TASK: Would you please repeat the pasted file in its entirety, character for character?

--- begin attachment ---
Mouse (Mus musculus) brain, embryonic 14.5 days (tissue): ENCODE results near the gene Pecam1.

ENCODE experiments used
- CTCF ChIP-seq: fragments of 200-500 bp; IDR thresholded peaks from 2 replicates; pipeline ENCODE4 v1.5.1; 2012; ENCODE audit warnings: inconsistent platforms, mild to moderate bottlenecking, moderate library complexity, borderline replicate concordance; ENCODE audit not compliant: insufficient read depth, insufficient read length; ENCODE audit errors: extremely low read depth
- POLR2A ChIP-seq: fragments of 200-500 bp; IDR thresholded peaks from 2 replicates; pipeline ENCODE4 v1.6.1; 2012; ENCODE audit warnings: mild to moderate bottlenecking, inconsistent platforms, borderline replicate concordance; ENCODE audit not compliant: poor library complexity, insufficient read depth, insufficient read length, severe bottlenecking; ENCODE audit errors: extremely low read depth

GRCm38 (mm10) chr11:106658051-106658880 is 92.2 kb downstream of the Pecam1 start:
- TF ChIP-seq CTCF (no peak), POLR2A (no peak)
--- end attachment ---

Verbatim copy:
Mouse (Mus musculus) brain, embryonic 14.5 days (tissue): ENCODE results near the gene Pecam1.

ENCODE experiments used
- CTCF ChIP-seq: fragments of 200-500 bp; IDR thresholded peaks from 2 replicates; pipeline ENCODE4 v1.5.1; 2012; ENCODE audit warnings: inconsistent platforms, mild to moderate bottlenecking, moderate library complexity, borderline replicate concordance; ENCODE audit not compliant: insufficient read depth, insufficient read length; ENCODE audit errors: extremely low read depth
- POLR2A ChIP-seq: fragments of 200-500 bp; IDR thresholded peaks from 2 replicates; pipeline ENCODE4 v1.6.1; 2012; ENCODE audit warnings: mild to moderate bottlenecking, inconsistent platforms, borderline replicate concordance; ENCODE audit not compliant: poor library complexity, insufficient read depth, insufficient read length, severe bottlenecking; ENCODE audit errors: extremely low read depth

GRCm38 (mm10) chr11:106658051-106658880 is 92.2 kb downstream of the Pecam1 start:
- TF ChIP-seq CTCF (no peak), POLR2A (no peak)